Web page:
To give your healthcare provider important information about your body's metabolism, including the current status of your kidneys as well as electrolyte and acid/base balance and level of blood glucose
Basic Metabolic Panel (BMP)
As part of a routine health exam; when you are hospitalized, in the emergency room
A blood sample drawn from a vein in your arm
You may be instructed to fast (nothing but water) for 10 to 12 hours prior to the blood draw. Depending on the reason for ordering the BMP, it may be drawn after fasting or on a random basis. Follow any instructions you are given.
The basic metabolic panel (BMP) is a frequently ordered panel of 8 tests that gives a healthcare practitioner important information about the current status of a person's metabolism, including health of the kidneys, blood glucose level, and electrolyte and acid/base balance. Abnormal results, and especially combinations of abnormal results, can indicate a problem that needs to be addressed.
The BMP includes the following tests:
- Glucose - energy source for the body; a steady supply must be available for use, and a relatively constant level of glucose must be maintained in the blood.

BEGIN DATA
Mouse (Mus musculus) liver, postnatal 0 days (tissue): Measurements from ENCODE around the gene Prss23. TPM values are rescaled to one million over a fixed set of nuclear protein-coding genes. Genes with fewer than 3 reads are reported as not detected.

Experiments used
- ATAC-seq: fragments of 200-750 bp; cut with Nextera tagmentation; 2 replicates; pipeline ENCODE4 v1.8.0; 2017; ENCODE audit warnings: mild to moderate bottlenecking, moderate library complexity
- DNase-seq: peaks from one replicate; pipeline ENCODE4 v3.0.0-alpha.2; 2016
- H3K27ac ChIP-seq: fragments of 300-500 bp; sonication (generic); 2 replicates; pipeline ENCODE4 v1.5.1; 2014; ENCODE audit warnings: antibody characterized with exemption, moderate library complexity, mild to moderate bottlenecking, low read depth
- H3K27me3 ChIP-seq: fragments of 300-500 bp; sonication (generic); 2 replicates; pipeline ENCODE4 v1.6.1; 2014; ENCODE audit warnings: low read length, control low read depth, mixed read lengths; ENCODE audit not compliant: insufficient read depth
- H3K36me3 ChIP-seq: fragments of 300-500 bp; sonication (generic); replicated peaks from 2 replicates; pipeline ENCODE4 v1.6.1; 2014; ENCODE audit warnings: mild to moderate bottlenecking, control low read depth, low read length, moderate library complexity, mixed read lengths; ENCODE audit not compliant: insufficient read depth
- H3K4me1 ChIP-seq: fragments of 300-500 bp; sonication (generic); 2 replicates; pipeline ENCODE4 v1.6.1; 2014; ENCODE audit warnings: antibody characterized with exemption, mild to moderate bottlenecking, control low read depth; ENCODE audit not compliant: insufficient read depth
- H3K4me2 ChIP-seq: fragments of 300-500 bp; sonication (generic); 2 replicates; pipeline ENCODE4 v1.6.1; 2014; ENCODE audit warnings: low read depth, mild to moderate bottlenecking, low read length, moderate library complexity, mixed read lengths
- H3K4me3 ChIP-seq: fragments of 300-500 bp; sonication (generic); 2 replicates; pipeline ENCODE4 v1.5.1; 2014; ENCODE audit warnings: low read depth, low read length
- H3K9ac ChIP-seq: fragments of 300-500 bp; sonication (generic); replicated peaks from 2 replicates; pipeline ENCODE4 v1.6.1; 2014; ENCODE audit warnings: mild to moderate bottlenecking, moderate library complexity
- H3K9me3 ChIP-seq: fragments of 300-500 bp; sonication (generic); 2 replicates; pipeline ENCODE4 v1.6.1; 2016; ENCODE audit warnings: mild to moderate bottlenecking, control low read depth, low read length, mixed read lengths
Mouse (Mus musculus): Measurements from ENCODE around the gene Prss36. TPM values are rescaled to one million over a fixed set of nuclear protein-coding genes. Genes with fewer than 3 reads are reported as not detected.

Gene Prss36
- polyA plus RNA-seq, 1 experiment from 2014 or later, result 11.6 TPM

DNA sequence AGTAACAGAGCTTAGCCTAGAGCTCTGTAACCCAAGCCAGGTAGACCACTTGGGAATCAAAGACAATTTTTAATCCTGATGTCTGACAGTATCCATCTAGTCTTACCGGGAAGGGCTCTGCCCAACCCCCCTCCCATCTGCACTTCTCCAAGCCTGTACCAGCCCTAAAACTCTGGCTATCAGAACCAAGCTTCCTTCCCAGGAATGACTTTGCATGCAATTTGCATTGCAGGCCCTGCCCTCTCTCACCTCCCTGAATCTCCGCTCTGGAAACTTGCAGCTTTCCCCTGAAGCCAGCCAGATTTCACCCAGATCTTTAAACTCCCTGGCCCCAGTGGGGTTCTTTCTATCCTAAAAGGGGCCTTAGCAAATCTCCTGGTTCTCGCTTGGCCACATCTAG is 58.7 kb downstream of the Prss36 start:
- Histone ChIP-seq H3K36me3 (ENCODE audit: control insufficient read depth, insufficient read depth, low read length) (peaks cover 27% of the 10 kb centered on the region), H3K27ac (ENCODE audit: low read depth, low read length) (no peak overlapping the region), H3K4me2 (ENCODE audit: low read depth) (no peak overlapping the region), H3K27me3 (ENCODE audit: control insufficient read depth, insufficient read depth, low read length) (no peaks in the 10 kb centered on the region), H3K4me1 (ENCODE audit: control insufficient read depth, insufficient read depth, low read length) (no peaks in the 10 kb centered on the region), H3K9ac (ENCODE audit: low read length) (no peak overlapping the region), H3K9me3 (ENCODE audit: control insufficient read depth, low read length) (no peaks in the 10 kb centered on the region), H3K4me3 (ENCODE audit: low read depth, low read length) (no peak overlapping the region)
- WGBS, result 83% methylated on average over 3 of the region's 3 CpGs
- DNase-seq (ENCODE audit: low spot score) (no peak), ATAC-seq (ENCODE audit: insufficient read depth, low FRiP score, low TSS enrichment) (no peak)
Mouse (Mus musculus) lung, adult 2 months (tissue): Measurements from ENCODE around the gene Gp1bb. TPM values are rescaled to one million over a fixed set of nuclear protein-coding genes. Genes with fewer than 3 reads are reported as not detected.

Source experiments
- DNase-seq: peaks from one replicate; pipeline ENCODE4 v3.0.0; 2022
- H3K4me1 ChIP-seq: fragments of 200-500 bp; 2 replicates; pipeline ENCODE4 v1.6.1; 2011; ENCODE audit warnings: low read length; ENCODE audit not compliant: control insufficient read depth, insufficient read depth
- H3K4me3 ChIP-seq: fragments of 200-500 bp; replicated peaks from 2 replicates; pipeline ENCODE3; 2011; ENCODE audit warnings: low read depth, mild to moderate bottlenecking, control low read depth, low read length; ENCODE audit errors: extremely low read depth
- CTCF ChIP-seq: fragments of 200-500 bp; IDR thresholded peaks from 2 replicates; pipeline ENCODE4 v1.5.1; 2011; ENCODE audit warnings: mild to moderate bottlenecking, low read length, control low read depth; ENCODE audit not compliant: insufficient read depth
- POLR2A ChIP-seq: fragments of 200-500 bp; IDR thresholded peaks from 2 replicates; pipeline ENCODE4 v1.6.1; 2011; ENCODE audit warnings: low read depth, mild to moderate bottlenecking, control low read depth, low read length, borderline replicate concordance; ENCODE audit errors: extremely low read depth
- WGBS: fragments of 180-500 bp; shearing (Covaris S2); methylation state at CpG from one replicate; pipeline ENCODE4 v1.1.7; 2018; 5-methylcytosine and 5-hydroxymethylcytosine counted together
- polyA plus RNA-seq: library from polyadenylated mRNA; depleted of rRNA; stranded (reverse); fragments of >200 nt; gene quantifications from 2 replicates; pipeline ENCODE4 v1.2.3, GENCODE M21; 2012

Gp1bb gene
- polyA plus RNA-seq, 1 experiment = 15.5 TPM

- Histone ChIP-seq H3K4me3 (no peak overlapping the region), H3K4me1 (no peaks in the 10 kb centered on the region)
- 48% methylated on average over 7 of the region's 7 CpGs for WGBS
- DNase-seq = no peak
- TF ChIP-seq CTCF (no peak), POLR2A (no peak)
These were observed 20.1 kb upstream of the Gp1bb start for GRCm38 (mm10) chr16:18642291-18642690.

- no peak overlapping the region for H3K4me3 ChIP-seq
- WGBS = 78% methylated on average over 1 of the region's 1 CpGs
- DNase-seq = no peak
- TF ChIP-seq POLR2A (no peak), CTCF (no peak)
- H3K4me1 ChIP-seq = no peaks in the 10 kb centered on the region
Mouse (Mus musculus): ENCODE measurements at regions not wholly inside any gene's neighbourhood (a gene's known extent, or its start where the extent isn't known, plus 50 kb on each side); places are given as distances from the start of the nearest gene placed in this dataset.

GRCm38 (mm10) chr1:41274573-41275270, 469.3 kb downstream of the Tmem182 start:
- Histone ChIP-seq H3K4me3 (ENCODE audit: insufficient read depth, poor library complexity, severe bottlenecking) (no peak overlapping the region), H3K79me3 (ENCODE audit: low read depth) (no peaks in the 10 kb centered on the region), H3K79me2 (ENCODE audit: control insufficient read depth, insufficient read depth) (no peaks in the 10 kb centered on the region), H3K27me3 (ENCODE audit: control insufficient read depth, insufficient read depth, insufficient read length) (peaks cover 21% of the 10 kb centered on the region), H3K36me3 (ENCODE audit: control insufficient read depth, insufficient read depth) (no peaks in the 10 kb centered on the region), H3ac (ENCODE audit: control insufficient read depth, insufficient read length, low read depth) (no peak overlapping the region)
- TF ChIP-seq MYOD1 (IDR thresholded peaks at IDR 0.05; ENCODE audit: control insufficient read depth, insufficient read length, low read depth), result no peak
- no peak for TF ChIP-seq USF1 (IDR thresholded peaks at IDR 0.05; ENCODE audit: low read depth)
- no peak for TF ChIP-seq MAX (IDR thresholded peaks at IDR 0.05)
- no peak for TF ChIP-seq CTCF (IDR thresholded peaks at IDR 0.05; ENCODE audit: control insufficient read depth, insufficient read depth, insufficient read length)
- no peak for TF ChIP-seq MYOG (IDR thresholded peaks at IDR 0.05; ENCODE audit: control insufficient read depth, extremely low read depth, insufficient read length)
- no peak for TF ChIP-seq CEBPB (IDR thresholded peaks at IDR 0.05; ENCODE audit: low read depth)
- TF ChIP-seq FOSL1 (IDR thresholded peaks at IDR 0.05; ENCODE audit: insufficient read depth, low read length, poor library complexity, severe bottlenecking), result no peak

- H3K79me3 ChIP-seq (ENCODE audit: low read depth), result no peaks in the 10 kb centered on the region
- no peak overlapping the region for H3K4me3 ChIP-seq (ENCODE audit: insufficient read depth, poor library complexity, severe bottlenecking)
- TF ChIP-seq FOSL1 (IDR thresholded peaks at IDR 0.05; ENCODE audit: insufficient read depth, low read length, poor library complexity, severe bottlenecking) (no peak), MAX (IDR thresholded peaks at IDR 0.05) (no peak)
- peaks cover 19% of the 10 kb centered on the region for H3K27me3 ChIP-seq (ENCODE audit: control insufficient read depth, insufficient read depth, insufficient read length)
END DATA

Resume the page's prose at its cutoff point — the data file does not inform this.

- Calcium - one of the most important minerals in the body; it is essential for the proper functioning of muscles, nerves, and the heart and is required in blood clotting and in the formation of bones.
- Sodium - vital to normal body processes, including nerve and muscle function
- Potassium - vital to cell metabolism and muscle function
- CO2 (carbon dioxide, bicarbonate) - helps to maintain the body's acid-base balance (pH)
- Chloride - helps to regulate the amount of fluid in the body and maintain the acid-base balance
- BUN (blood urea nitrogen) - waste product filtered out of the blood by the kidneys; conditions that affect the kidney have the potential to affect the amount of urea in the blood.
- Creatinine – waste product produced in the muscles; it is filtered out of the blood by the kidneys so blood levels are a good indication of how well the kidneys are working.
- How is it used?
The basic metabolic panel (BMP) is used to check the status of a person's kidneys and their electrolyte and acid/base balance, as well as their blood glucose level – all of which are related to a person's metabolism. It can also be used to monitor hospitalized patients and people with certain known conditions, such as hypertension and hypokalemia.